Indeed, Petrobras shares have declined 16% this year even though oil prices have risen. The country’s benchmark Bovespa Index, meanwhile, lost 10% over the same period, with mining giant Vale (NYSE: VALE) falling 29% and banking behemoth Itau Unibanco (NYSE: ITUB) plummeting 14%. Brazil wants to be big, but its markets are falling behind as the very real question of just how much the government should be involved in the economy continues to ratchet up uncertainty and country risk.

It’s not all bad news, though, and excitement about Brazil and the broader region was palpable. A theme that emerged throughout the event was one of using the country’s complex problems to create unique solutions, and when they work, they can be massive. Nubank, a banking upstart whose shares have surged 45% this year, is proof of just how much a company can grow when allowed to disrupt the market.

Amid all the expected chatter about AI, renewable energy and the region’s vast lithium reserves, another central theme that dominated discussions was the benefit of Brazil’s non-aligned positioning as the global schisms involving China, Russia and Iran grow. For all of that talk, however, Vale’s CEO said the company is looking toward “exponential” growth in the US market to help it get out of its rut. The country is due to host the upcoming G-20 summit of the world’s largest economies in Rio de Janeiro later this year, and it’s also a founding member of the so-called BRICS group that includes Russia, India and China. Lula plugged the so-called “global south” cooperation between emerging markets and said it had even become chic. “We can’t spend another 100 years relying on the north. We don’t want to take anything from them. We just want the same opportunities.”

Sir Martin Sorrell, a British advertising magnate, said the region was well positioned to take advantage of all the emerging alliances, which have mostly left Latin America as a sort of neutral ground. “If I was trying to run a South American country, whether it was Brazil or Argentina, what would I do? In this new order that we’re talking about, in a new world order that President Lula touched on, I think I would play both ends off against the middle, meaning I would seek to find the most advantageous position for my own country,” he said during a panel discussion, noting the potential for increased trade with the US and Canada despite China being the largest partner of most countries in the region.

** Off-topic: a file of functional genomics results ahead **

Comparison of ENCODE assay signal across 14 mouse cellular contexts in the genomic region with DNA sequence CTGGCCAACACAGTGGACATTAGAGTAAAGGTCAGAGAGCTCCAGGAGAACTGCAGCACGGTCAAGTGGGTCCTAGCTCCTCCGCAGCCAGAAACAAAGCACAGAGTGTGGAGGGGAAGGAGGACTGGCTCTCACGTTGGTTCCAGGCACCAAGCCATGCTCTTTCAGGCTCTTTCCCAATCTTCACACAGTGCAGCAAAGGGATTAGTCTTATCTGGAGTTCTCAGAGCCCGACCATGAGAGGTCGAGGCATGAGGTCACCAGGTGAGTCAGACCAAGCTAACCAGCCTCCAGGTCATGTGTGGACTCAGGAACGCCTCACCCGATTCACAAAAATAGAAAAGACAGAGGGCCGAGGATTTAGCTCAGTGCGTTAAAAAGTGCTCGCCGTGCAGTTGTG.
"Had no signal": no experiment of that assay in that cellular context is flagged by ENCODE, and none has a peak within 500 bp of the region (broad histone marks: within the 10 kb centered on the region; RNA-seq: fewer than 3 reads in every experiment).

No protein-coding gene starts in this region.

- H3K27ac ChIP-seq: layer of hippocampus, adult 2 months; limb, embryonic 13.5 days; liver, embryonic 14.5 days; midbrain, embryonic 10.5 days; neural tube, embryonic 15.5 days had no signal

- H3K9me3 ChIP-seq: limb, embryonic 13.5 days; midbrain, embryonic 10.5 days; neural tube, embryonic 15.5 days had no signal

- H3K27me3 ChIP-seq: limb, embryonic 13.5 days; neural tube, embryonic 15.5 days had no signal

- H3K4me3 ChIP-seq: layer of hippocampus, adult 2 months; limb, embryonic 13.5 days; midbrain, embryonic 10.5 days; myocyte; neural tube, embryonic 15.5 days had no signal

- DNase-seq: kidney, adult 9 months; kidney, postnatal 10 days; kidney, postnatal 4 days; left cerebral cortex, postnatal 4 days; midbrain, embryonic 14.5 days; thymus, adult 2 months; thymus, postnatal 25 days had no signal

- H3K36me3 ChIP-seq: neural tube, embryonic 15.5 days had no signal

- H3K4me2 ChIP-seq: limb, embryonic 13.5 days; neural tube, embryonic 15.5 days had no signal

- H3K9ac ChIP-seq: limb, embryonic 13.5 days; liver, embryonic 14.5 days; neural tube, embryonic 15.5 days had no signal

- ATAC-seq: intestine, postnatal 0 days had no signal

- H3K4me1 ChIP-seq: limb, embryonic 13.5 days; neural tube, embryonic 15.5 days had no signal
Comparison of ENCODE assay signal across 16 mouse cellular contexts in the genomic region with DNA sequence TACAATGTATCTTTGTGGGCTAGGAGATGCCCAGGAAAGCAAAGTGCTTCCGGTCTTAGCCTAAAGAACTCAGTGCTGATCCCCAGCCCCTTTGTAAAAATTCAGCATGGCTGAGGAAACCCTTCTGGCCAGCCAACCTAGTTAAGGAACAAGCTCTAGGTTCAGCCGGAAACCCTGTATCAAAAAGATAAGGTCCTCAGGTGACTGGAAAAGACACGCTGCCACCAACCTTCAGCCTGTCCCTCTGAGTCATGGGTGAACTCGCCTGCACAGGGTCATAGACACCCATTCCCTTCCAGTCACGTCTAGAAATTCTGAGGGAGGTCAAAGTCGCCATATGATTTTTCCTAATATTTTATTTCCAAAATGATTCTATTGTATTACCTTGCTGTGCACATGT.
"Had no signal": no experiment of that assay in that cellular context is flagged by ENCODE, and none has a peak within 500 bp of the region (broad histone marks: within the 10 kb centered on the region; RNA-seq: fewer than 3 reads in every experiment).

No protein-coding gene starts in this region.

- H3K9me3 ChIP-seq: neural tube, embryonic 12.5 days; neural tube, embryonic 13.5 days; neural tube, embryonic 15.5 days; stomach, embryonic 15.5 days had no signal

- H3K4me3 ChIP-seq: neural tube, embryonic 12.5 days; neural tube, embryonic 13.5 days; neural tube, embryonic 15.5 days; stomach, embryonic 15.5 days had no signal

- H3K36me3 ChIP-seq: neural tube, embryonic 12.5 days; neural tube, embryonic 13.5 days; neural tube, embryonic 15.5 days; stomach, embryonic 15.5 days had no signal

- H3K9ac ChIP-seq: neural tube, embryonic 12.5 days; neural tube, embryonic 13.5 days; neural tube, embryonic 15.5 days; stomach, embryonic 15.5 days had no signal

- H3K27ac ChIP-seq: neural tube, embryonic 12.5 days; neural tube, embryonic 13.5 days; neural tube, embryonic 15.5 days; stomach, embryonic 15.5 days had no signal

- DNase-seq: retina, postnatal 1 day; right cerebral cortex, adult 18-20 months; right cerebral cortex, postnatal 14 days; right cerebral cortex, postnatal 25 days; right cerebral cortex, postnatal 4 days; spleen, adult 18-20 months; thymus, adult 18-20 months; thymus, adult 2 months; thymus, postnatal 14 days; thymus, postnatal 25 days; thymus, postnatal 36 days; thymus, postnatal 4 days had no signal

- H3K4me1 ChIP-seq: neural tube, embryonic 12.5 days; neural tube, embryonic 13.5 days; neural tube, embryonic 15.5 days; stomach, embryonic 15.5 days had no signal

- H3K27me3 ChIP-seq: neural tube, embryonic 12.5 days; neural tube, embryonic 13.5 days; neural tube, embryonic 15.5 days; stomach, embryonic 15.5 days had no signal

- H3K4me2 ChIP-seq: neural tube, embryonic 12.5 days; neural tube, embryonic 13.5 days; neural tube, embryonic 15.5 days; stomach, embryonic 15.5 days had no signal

Sorrell also touched on the very real human capital that exists throughout the region. “The quality of the technology talent, and the quality of the creative talent is as good as you will find anywhere in the world,” he said. “Latin Americans have an inferiority complex about their abilities. They are superb technically. Companies like Nubank, like Globant (NYSE: GLOB), like MercadoLibre (NASDAQ: MELI), which were born in Brazil, born in Argentina. These are companies that are now becoming world players, and the quality of the talent, in cities like Mexico City, Bogota, São Paulo, Buenos Aires, Montevideo—huge populations of very well-qualified engineers, particularly in tech. The Latin American creative is as good as you can get anywhere in the world.” It was an optimistic tone that permeated the entire event. 

In that massive ballroom, shortly before Lula took the stage at the opening, the three-day event was formally inaugurated by a solo ballet dancer who performed to a rendition of the famed bossa nova anthem “The Girl from Ipanema.” It served as a fitting metaphor for Brazil at this exact moment in time: strong, tiptoeing, and beautiful—grace under pressure, moving to an alluring rhythm all its own and impossible to ignore.